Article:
Turkish financial tremors subside

SEVEN days of financial quakes and tremors may have shaken Turkey, but the money-changers working the crowded market at the Swordmakers' Gate of Istanbul's Grand Bazaar did not seem much stirred.

'It's stabilised now; it's fine. The banks and the currency bureaux have all made a stack and the bill will be paid in inflation by Mr Average, as usual,' said Hassan Oz, stepping aside for an armoured American Jeep to squeeze through the alleyway with another small mountain of cash.

Passing tourists snapped photos of the scrum of men gesticulating with the latest in pocket- telephone technology. Little did they know that the crumbling medieval caravanserais and the traders' scruffy appearance disguised slick computer backrooms, safes full of gold bars and a market that had put plenty of money back into their pockets.

The pound sterling is now worth 26,000 lira and the dollar 17,500 lira, both up about 20 per cent locally so far this year. All the indications are that holiday-makers can count on the lira remaining weak. The only trouble is that they may discover, as Turkish consumers already have, that many hoteliers and rug-merchants now post prices in dollars to protect their earnings.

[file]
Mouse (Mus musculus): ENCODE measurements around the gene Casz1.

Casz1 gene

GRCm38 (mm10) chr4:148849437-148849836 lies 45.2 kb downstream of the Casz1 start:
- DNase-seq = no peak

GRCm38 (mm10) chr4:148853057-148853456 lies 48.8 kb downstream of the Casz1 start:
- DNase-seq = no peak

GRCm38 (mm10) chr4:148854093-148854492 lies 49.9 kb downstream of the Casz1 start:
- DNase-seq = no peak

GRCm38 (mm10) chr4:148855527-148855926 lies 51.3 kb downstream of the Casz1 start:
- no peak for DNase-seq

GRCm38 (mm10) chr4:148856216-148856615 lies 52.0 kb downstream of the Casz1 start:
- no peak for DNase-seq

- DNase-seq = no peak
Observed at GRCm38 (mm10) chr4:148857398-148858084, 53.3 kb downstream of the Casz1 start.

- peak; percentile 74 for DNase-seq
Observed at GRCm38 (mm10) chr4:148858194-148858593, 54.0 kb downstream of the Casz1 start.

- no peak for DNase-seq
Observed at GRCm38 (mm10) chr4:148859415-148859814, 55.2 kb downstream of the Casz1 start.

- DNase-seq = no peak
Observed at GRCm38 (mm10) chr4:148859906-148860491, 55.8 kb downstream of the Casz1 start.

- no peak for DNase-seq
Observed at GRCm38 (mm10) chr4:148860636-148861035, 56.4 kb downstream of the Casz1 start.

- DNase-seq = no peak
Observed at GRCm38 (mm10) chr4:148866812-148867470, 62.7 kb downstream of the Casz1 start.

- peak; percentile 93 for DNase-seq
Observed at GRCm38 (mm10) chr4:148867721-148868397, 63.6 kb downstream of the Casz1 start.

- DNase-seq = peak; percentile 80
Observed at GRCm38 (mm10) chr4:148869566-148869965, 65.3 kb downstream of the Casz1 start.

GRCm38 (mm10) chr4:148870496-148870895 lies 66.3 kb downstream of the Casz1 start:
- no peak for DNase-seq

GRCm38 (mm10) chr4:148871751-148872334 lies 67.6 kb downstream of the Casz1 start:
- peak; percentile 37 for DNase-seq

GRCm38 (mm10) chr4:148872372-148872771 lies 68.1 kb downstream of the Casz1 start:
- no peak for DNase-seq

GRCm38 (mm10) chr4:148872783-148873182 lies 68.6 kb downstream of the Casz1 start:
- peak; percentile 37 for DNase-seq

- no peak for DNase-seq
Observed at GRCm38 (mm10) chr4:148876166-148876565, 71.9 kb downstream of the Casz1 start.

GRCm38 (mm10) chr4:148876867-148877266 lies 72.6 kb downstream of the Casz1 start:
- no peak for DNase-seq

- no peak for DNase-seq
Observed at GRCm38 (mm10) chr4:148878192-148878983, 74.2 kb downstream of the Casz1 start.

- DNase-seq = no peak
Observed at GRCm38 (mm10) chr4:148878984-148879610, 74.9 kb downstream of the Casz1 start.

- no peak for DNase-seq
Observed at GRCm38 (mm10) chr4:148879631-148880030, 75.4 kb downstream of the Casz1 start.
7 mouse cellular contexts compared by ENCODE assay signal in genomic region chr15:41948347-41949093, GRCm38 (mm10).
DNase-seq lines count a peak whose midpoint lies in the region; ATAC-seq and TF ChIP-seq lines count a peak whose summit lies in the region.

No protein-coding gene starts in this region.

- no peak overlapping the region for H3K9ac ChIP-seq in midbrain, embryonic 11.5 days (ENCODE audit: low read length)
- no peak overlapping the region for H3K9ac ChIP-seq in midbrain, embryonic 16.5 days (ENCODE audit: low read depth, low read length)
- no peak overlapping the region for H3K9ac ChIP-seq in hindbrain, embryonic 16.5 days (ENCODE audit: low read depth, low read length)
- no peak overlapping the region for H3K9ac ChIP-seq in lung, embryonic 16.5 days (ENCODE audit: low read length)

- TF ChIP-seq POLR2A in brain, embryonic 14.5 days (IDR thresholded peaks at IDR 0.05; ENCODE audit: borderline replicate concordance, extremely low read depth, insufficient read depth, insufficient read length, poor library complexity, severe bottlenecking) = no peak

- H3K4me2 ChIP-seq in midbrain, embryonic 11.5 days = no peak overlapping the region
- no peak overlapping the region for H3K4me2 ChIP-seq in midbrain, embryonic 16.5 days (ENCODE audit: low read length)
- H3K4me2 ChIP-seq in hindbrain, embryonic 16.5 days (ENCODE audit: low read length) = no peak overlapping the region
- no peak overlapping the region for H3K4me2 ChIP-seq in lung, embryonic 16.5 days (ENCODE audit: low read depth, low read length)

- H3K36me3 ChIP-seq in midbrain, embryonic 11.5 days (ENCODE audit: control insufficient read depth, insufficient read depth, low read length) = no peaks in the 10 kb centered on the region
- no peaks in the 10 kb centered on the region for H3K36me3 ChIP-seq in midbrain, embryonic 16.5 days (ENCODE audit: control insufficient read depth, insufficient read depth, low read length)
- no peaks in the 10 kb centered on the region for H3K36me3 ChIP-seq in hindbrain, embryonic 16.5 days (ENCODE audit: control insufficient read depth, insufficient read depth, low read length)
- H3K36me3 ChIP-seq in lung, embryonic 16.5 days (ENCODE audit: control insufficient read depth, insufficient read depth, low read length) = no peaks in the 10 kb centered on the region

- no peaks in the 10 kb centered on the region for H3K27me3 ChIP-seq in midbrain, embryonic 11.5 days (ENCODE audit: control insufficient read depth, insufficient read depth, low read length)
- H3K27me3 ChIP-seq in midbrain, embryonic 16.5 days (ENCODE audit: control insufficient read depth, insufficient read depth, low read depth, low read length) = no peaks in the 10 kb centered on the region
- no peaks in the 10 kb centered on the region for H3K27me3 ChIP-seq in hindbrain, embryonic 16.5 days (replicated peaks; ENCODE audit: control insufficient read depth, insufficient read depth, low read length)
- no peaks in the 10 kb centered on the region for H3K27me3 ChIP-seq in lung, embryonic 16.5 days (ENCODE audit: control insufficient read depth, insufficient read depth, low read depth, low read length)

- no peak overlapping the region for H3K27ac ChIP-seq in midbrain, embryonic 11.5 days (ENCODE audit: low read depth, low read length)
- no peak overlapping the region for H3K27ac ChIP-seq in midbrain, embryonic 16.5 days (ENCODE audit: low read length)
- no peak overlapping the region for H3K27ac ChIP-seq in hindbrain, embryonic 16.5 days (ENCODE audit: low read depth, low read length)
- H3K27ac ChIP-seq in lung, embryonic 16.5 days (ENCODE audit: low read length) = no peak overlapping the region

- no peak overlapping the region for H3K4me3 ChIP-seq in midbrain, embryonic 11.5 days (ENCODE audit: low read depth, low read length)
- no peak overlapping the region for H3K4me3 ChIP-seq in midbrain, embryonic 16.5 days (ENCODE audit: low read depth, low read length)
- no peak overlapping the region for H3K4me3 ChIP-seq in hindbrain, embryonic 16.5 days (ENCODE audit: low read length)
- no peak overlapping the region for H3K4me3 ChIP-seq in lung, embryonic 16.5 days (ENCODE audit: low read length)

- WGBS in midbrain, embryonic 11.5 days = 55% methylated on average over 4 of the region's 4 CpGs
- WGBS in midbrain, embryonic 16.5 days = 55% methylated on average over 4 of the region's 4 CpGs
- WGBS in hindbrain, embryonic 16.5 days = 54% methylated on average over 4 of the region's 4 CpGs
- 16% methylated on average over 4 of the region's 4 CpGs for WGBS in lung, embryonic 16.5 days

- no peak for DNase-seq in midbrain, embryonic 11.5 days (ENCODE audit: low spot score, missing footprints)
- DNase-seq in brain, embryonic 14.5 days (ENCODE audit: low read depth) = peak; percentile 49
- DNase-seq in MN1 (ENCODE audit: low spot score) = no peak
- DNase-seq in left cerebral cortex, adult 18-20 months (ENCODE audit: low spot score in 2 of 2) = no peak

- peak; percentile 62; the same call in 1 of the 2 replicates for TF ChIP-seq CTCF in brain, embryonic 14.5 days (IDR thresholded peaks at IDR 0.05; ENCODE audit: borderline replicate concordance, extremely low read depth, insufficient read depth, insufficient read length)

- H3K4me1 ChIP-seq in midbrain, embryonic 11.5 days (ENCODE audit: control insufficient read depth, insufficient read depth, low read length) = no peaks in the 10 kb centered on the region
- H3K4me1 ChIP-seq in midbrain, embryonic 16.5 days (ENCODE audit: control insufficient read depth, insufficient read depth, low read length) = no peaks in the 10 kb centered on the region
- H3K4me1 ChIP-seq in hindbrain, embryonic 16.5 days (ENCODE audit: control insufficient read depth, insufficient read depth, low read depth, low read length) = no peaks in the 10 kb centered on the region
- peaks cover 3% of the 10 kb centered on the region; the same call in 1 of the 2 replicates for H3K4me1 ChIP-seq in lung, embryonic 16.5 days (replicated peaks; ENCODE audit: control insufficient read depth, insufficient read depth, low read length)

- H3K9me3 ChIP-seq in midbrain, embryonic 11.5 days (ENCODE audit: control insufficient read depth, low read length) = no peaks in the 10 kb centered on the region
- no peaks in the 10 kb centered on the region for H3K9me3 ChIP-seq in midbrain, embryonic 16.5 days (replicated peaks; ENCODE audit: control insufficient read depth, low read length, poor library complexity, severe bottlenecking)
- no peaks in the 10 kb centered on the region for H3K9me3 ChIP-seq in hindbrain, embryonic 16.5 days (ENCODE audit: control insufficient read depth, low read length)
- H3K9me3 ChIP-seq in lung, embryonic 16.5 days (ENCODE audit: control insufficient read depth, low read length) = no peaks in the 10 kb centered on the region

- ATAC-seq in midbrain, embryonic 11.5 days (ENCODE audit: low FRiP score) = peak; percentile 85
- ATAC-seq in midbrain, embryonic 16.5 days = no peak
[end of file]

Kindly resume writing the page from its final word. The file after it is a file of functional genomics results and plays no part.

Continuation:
Days of pressure on the lira forced the Turkish government to cave in on Tuesday evening, when it brought official prices into line with the free market by announcing a 12 per cent devaluation. The last official devaluation was in 1980, part of an austerity package that failed to prevent Turkey's last military coup in that year. The latest measures may trip up Turkey's 7.1 per cent GNP growth in 1993, but few expect another military intervention, despite the military's high-profile role in the war with Kurdish rebels.

Unfortunately for Turkey's long-suffering Mr Average, the Prime Minister, Tansu Ciller, did not dare announce firm measures to tackle 71 per cent inflation or the bulging budget deficit. A recent new tax on rich investors was actually abolished to attract money back into the lira. Mrs Ciller, elected seven months ago, stressed the one victory of the two-week lira crisis, saying: 'Let the free market do the work.'

But Mrs Ciller's determination has not overcome the weaknesses of her coalition government, and the Turkish political system, as the country heads for key local elections on 27 March.

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